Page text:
As necessary, project lists should be revised and updated over time to incorporate increasing experience and to respond to new demands. The reform of project lists and thresholds preferably should take place through a consultative process, involving government agencies, industry and the public. When developing project lists from scratch, care should be taken not to adopt those established elsewhere without adequate review of their suitability. Project lists are drawn up with reference to the developmental and physical characteristics that are particular to a country or jurisdiction, and it is unlikely they will to be directly transferable without alteration.

Environmental screening – World Bank classification
Category Scope of impacts Projects or components
Source: World Bank (1993)
Category A For projects likely to have significant adverse environmental impacts that are serious (i.e., irreversible, affect vulnerable ethnic minorities, involve involuntary resettlement, or affect cultural heritage sites), diverse, or unprecedented, or that affect an area broader than the sites of facilities subject to physical works. A full EIA is required.
  • dams and reservoirs forestry and production projects;
  • industrial plants (large scale);
  • irrigation, drainage, and flood control (large scale);
  • land clearance and levelling (large scale);
  • mineral development (including oil and gas);
  • port and harbour development;
  • reclamation and new land development;
  • resettlement and new land development;
  • river basin development;
  • thermal and hydropower development;
  • manufacture, transportation, and use of pesticides; and
  • other hazardous and/or toxic materials
Category B For projects likely to have adverse environmental impacts that are less significant that those of Category A projects, meaning that few if any of the impacts are likely to be irreversible, that they are site-specific, and that mitigation measures can be designed more readily than for Category A projects. Normally, a limited EIA will be undertaken to identify suitable mitigation and management measures, and incorporate them into the project.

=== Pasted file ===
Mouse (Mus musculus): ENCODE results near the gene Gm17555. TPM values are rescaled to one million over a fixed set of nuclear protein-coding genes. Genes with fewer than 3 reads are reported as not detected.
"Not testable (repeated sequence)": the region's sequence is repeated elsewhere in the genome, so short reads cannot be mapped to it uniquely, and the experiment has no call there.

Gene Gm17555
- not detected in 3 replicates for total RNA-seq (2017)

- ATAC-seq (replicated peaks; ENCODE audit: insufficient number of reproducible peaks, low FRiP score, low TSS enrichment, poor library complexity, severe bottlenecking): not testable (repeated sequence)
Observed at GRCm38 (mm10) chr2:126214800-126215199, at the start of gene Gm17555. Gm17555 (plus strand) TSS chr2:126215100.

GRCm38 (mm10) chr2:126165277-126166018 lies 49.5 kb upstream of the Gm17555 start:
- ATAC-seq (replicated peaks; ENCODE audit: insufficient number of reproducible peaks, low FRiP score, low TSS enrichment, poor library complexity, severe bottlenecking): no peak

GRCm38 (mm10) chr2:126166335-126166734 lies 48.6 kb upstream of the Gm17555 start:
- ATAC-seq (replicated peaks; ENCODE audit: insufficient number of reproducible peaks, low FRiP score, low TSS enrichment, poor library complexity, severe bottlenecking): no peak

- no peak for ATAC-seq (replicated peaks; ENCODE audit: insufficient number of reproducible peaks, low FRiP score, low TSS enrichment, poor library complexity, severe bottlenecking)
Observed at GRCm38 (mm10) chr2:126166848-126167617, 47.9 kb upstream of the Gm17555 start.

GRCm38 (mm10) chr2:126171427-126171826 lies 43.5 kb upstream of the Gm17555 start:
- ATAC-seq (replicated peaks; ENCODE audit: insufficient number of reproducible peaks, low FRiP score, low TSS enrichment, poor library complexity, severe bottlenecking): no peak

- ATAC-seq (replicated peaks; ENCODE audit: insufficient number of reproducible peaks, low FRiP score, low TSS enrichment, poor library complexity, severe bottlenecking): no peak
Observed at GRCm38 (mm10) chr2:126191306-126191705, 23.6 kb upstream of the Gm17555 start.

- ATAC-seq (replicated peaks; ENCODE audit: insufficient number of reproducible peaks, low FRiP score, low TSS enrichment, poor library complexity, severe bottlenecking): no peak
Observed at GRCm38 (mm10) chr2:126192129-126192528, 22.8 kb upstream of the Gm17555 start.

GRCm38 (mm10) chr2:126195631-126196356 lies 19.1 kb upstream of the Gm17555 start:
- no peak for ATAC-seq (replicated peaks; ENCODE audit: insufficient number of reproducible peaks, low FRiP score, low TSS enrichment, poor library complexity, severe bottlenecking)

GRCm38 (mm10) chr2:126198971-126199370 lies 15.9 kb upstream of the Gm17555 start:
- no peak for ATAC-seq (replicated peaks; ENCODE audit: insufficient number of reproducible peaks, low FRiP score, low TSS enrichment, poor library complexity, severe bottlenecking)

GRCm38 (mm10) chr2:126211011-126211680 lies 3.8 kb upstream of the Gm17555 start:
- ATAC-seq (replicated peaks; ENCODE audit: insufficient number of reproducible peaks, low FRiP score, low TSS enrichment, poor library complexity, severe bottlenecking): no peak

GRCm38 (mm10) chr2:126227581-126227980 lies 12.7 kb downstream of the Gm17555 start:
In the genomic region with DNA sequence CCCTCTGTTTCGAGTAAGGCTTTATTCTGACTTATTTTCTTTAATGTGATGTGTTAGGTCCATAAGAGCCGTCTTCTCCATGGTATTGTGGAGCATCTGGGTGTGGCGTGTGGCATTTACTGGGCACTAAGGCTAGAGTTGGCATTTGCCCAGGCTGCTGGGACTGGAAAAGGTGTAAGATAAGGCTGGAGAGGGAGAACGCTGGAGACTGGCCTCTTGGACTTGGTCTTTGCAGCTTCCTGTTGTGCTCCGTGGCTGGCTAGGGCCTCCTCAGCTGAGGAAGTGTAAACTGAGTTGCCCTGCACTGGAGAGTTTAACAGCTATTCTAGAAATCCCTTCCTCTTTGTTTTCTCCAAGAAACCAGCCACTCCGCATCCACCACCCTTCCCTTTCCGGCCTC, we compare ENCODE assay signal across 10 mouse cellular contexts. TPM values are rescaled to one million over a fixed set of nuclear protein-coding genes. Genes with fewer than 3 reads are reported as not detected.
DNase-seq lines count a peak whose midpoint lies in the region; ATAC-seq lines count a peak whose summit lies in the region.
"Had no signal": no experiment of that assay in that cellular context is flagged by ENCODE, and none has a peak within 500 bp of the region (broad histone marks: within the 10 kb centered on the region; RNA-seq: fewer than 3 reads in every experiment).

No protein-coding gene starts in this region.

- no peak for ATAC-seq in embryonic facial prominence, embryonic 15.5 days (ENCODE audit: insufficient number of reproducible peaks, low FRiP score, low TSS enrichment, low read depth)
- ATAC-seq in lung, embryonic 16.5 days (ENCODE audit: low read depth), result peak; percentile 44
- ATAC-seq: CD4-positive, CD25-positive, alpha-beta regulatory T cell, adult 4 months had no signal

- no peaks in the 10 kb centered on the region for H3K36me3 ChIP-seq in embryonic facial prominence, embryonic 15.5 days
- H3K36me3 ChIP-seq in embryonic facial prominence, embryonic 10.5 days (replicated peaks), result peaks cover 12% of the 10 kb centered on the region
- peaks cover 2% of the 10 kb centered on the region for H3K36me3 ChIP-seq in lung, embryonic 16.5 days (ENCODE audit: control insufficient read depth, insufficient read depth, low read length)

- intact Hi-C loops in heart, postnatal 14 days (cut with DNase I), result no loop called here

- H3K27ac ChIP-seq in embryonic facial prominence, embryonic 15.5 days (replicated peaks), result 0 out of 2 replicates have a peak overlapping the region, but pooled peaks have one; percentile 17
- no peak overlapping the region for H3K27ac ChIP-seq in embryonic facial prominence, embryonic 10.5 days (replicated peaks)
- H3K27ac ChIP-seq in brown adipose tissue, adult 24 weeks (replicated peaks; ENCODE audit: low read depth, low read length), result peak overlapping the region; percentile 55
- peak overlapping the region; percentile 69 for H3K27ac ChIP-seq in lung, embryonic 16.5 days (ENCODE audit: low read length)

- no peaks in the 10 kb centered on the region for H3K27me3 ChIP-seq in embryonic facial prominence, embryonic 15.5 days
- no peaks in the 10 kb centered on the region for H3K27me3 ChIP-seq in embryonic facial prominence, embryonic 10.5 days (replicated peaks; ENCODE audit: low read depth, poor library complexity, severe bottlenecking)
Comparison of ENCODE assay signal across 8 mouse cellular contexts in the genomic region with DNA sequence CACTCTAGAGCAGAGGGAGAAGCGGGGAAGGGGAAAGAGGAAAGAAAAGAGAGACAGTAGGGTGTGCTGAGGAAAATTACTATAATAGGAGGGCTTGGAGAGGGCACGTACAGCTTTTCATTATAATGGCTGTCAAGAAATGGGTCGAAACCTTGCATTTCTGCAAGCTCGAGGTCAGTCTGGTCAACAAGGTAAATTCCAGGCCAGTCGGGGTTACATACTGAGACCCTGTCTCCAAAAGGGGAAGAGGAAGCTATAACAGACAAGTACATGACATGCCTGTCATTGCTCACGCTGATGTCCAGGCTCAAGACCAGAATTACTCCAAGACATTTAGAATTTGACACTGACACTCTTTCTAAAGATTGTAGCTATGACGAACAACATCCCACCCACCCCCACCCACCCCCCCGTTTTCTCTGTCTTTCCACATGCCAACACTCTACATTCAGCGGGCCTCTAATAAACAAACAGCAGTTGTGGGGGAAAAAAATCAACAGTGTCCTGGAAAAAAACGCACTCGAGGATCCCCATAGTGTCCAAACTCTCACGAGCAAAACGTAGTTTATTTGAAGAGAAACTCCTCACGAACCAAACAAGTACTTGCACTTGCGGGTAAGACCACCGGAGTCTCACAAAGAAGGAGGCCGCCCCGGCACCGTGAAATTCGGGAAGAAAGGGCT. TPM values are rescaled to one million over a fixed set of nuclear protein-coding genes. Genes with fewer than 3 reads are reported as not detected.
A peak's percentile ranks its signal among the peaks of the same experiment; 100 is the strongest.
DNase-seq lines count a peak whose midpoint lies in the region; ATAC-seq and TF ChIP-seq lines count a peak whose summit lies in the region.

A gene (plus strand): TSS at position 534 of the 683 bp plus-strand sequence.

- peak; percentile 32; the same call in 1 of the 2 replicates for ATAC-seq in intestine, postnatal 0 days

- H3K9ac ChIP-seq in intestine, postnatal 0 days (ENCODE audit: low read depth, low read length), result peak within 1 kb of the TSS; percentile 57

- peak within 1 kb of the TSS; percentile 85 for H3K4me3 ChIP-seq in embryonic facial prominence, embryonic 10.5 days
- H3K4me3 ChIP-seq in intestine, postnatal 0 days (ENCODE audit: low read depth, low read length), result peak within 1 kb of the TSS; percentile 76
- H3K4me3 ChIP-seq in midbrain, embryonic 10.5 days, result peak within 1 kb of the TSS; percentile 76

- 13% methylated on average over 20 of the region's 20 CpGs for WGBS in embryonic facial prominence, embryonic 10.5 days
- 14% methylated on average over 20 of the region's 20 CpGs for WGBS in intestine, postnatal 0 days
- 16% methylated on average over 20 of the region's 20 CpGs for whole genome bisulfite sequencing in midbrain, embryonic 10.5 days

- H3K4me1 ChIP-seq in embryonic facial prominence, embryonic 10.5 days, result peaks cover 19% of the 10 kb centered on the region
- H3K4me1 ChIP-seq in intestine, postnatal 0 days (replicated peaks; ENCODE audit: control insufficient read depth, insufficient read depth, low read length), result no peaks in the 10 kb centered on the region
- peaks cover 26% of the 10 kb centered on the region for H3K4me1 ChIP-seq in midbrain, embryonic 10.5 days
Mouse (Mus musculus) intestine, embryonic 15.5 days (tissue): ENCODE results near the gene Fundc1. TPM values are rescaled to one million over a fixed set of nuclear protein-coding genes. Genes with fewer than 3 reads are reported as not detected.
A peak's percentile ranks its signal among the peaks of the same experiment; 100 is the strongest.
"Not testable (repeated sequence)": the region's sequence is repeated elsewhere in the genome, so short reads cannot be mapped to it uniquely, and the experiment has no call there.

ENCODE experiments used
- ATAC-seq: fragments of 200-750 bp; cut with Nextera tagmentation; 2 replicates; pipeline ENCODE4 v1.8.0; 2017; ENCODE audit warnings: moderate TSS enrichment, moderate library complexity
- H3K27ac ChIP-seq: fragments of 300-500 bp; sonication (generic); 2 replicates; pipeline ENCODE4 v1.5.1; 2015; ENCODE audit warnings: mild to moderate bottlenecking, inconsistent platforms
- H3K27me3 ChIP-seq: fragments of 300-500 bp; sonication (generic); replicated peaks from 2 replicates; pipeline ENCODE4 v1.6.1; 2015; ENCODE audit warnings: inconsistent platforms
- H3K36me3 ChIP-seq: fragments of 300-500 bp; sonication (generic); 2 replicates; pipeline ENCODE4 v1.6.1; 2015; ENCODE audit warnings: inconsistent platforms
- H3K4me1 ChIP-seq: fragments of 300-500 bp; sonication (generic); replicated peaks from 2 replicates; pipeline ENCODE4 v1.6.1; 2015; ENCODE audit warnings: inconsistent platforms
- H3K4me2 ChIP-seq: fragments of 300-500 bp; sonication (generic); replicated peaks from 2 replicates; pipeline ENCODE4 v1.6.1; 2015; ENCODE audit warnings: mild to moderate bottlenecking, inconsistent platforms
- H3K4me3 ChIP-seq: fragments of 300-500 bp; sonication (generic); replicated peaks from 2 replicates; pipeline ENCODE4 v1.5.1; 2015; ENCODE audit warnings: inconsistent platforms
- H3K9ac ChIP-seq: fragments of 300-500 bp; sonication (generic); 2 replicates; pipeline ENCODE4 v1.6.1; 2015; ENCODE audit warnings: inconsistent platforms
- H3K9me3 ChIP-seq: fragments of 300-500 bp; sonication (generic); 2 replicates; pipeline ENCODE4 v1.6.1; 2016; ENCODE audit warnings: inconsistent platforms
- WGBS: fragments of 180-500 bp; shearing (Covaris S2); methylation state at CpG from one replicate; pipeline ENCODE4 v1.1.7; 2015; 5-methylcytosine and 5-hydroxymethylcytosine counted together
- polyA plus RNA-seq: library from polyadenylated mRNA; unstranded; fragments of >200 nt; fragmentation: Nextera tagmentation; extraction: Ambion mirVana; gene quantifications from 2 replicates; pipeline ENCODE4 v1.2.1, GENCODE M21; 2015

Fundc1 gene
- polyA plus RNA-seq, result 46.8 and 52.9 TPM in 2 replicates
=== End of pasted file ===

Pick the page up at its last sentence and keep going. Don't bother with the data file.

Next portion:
• agro-industries;
  • electrical transmission;
  • aquaculture and drainage (small-scale);
  • irrigation and drainage (small-scale);
  • renewable energy;
  • rural electrification;
  • tourism;
  • rural water supply and sanitation;
  • watershed projects (management or rehabilitation); and
  • rehabilitation, maintenance, and upgrading projects (small-scale).
Category C For projects that are likely to have minimal or no adverse environmental impacts. No EIA is required.
  • None

An example of a project list for screening can be found at Project Screening Lists in the EIA Wiki.

July 27, 2006 Uncategorized — @ 12:26 pm


  1. Can you please tell me the difference between screening and scoping? They are pretty similar aint they?.Please advice

    Comment by Victor Dipson — April 29, 2009 @ 7:20 am

  2. Victor, Screening helps you decide whether or not you need an EIA for your project. Once it is clear that you need an EIA, scoping helps determine which environmental issues you need to cover in your EIA.

    Comment by brendan — May 6, 2009 @ 1:15 pm

  3. Even though this list is good it is always better to make it well detailed for instance if you state that Agro- Industry needs EIA ( which type abettors of course but grain mills no I don’t think so) Therefore pls make this list detailed by pointing the particular industries requiring EIA

    Comment by Hiruy Simie — January 31, 2012 @ 5:25 pm